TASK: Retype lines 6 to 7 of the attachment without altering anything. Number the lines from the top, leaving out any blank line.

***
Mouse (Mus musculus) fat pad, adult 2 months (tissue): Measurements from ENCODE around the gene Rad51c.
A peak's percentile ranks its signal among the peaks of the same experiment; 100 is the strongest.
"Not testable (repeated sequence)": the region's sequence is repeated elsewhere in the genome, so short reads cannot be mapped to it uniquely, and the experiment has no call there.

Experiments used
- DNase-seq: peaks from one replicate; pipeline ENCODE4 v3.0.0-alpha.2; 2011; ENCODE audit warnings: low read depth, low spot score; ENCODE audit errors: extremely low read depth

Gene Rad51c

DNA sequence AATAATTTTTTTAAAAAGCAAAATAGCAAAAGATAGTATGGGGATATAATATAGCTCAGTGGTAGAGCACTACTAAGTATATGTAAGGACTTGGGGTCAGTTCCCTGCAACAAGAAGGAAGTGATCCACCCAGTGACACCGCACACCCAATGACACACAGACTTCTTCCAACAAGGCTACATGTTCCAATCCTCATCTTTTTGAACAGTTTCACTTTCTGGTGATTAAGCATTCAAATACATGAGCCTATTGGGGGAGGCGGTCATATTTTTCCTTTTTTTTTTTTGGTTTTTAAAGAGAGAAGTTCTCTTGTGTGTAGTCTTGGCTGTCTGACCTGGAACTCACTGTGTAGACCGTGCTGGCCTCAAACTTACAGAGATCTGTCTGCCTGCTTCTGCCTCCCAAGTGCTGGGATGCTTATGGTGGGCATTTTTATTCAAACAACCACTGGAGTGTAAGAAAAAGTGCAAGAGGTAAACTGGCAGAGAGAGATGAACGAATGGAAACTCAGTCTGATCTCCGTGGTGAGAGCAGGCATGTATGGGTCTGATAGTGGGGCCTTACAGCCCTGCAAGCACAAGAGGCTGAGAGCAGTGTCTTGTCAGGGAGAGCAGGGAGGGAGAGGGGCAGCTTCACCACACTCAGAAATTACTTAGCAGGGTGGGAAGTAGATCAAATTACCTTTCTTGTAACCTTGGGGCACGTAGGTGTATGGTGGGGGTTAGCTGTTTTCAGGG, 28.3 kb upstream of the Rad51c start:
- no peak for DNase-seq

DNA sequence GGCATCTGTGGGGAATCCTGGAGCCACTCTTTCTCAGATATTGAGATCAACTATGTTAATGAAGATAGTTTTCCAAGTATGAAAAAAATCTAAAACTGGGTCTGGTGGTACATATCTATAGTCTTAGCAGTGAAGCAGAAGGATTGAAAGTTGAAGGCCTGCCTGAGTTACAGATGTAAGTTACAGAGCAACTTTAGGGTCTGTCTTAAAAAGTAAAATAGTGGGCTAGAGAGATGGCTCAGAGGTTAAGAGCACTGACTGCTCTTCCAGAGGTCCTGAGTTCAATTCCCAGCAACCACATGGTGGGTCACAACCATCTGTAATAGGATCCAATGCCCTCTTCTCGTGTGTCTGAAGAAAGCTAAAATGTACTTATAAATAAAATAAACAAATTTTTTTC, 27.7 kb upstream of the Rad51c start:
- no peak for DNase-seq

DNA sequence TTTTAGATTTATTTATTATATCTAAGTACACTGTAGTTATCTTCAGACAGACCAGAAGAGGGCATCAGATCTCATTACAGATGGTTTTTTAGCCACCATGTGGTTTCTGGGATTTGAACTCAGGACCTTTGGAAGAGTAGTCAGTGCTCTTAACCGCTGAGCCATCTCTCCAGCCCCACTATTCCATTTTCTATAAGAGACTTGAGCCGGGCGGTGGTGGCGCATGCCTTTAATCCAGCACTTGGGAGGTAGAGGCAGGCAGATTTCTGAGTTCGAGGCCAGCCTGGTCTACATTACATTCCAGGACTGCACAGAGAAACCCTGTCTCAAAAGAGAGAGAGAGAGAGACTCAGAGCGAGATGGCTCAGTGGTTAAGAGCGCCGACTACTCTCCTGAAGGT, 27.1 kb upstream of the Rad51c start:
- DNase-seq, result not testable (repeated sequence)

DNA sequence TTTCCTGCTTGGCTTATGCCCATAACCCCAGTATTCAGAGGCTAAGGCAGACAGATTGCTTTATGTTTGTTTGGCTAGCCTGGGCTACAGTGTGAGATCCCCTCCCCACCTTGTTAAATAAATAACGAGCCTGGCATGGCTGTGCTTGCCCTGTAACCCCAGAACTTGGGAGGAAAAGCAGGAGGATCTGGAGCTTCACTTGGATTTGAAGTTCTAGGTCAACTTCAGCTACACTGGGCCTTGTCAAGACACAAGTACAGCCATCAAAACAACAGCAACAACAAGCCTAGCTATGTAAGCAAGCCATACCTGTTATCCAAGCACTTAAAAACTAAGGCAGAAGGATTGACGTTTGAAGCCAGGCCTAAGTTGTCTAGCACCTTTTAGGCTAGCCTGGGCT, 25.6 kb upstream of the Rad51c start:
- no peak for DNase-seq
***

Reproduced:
Gene Rad51c

DNA sequence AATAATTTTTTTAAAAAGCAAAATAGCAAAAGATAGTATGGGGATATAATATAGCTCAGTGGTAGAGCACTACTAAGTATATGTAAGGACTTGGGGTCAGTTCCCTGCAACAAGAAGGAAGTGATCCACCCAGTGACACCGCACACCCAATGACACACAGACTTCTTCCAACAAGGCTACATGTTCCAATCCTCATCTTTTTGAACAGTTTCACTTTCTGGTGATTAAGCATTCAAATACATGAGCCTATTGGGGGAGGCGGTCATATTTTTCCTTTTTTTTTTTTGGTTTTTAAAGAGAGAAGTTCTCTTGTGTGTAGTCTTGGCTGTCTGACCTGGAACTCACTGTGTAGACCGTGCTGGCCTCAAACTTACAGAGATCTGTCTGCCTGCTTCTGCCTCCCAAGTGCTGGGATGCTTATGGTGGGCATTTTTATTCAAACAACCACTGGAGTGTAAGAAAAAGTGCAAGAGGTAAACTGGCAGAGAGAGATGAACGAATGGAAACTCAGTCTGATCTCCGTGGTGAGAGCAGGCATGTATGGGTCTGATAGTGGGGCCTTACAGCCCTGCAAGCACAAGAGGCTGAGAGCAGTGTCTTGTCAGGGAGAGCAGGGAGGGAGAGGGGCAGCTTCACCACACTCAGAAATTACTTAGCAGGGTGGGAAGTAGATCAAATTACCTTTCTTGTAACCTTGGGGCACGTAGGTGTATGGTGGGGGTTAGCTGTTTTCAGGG, 28.3 kb upstream of the Rad51c start: